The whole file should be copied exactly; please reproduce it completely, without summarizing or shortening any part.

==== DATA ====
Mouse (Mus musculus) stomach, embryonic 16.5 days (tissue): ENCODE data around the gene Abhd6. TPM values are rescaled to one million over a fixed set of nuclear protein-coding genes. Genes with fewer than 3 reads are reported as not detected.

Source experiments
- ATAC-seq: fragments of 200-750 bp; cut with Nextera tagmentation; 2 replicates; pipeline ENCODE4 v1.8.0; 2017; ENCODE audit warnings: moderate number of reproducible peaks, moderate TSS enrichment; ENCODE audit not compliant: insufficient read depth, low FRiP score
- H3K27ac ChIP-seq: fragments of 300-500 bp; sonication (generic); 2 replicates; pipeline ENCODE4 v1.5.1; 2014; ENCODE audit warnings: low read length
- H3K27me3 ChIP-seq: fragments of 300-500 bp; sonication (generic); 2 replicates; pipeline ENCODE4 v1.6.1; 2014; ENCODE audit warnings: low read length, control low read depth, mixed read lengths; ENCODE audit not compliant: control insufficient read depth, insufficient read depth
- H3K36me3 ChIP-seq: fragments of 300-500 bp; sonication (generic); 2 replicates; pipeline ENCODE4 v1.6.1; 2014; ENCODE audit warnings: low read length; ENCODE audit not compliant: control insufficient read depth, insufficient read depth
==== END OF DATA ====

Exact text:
Mouse (Mus musculus) stomach, embryonic 16.5 days (tissue): ENCODE data around the gene Abhd6. TPM values are rescaled to one million over a fixed set of nuclear protein-coding genes. Genes with fewer than 3 reads are reported as not detected.

Source experiments
- ATAC-seq: fragments of 200-750 bp; cut with Nextera tagmentation; 2 replicates; pipeline ENCODE4 v1.8.0; 2017; ENCODE audit warnings: moderate number of reproducible peaks, moderate TSS enrichment; ENCODE audit not compliant: insufficient read depth, low FRiP score
- H3K27ac ChIP-seq: fragments of 300-500 bp; sonication (generic); 2 replicates; pipeline ENCODE4 v1.5.1; 2014; ENCODE audit warnings: low read length
- H3K27me3 ChIP-seq: fragments of 300-500 bp; sonication (generic); 2 replicates; pipeline ENCODE4 v1.6.1; 2014; ENCODE audit warnings: low read length, control low read depth, mixed read lengths; ENCODE audit not compliant: control insufficient read depth, insufficient read depth
- H3K36me3 ChIP-seq: fragments of 300-500 bp; sonication (generic); 2 replicates; pipeline ENCODE4 v1.6.1; 2014; ENCODE audit warnings: low read length; ENCODE audit not compliant: control insufficient read depth, insufficient read depth